The First Triangulation: Desire, Mimicry, Revolt
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When we talk about ‘the West doing this’ or ‘the Orient desiring that’, we are only referring to imaginary subjects, who, as such, cannot do or desire anything. The West and the East, just like other overgeneralised grand subjects such as ‘the nation’, ‘the bourgeoisie’ or ‘men’, are not actual historical agents: first, they are split within themselves, they consist of many conflicting and interacting subjects; and second, they are not always the same entity throughout their respective histories. Therefore, we always have to specify what part or what time, when we are referring to them as subjects or agencies. Furthermore, it is not sufficient to specify only geographically (Egypt or India, China or Turkey) or temporally, but also socially and culturally: which class or stratum (or sub-class or proto-class) is it we are talking about? When have these classes or strata been formed and in which historical processes and circumstances? Only then the statements we construct using ‘the Orient’ or ‘the West’ as subjects may have a semantic value; otherwise they remain simple ideological utterances serving specific purposes in a broader politico-cultural agenda, most of the time we may not even be aware of.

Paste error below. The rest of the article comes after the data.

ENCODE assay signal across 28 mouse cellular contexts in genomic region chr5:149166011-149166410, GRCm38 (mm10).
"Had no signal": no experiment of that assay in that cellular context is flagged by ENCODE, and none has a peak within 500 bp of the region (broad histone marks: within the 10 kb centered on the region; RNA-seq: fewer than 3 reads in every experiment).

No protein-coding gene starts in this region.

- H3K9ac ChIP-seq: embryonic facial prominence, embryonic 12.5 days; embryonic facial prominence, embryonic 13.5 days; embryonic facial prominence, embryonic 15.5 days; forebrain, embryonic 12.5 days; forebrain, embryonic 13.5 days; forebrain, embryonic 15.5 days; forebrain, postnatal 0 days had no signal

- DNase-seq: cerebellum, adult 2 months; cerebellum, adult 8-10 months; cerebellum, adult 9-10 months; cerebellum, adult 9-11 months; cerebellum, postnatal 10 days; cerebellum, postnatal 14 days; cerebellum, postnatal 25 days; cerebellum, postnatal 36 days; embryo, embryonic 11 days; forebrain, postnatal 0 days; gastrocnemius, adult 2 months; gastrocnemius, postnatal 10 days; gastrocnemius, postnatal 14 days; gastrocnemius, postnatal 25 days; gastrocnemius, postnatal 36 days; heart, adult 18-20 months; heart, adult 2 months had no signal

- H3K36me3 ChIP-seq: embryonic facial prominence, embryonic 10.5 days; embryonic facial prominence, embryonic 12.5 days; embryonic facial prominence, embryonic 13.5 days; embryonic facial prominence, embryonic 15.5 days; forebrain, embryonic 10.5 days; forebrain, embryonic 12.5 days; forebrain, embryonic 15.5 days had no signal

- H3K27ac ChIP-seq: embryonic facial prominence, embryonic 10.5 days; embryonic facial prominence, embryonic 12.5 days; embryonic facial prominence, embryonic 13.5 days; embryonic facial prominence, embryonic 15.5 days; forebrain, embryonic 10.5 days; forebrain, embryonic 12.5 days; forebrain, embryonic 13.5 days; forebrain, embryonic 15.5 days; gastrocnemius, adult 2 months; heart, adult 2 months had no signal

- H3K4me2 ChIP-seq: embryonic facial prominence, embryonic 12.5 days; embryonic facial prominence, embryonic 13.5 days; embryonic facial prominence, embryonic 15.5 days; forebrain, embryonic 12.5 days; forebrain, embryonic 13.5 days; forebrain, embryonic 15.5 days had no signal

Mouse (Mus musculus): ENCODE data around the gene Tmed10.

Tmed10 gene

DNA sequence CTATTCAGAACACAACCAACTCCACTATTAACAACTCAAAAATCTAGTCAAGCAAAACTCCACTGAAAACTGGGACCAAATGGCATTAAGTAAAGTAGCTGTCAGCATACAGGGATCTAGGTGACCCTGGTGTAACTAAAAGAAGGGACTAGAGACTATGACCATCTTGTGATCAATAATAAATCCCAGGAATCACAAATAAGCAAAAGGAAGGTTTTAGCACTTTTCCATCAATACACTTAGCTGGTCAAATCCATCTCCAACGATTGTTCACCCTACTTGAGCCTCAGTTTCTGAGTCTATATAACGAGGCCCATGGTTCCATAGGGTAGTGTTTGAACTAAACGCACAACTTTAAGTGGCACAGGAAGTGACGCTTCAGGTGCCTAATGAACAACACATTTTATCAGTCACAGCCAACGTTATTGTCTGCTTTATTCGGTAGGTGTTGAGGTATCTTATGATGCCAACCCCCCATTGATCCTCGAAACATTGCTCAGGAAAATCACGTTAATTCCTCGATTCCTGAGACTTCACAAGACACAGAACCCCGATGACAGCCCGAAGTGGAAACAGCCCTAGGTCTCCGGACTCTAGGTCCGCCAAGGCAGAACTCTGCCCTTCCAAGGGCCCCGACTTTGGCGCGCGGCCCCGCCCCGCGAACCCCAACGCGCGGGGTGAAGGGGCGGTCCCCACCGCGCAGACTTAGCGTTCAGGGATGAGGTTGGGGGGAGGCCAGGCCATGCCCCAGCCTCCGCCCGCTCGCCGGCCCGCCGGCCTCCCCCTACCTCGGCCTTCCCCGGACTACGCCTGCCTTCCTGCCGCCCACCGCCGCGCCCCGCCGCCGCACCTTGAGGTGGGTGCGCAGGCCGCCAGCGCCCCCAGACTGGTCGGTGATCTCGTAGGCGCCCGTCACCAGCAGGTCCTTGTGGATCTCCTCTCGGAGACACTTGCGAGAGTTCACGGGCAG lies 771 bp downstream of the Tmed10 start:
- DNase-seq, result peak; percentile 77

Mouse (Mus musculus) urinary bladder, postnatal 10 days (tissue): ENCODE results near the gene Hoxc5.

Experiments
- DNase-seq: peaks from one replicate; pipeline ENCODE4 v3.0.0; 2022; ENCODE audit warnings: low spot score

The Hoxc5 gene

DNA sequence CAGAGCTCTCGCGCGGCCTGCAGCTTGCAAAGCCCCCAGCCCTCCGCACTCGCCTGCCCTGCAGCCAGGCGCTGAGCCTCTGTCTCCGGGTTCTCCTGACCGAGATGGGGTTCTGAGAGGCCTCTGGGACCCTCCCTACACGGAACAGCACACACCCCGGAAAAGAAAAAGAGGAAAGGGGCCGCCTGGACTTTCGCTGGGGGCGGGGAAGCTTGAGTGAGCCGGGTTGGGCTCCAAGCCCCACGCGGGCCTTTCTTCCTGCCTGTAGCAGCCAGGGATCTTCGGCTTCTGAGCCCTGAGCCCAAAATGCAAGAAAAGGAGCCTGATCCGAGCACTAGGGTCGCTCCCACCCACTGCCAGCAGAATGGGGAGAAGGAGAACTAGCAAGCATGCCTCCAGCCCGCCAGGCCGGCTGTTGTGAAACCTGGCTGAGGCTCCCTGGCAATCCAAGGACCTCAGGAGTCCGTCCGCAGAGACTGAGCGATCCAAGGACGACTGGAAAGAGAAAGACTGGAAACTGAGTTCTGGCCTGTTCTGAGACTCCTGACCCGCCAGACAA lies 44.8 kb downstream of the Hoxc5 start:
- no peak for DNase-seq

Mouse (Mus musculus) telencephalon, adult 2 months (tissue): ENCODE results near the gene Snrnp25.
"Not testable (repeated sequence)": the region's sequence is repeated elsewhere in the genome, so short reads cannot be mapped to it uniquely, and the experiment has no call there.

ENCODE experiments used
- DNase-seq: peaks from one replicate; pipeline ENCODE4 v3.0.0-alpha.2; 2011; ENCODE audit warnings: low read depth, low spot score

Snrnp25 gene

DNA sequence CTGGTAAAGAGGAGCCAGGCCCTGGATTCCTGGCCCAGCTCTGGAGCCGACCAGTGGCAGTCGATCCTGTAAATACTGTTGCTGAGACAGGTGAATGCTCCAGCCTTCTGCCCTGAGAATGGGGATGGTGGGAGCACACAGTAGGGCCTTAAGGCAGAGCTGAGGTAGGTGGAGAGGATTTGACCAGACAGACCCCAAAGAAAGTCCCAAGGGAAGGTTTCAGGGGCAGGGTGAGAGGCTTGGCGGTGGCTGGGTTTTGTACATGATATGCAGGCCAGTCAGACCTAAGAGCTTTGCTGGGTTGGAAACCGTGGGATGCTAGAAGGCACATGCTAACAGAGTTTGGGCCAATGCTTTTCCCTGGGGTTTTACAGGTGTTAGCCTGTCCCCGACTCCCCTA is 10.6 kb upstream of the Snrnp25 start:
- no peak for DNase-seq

KeywordsBody Image Hegemonic Masculinity Protestant Work Ethic Leisure Class Actual Father
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- 2.A good example of this sub-genre would be George Orwell’s Burmese Days (1934, Orwell 1974), who, as Eric Arthur Blair, was a colonial police officer in Burma in 1922–1927 and recorded his experiences there (in his usual semi-fictional/semi-documentary style) in this book.Google Scholar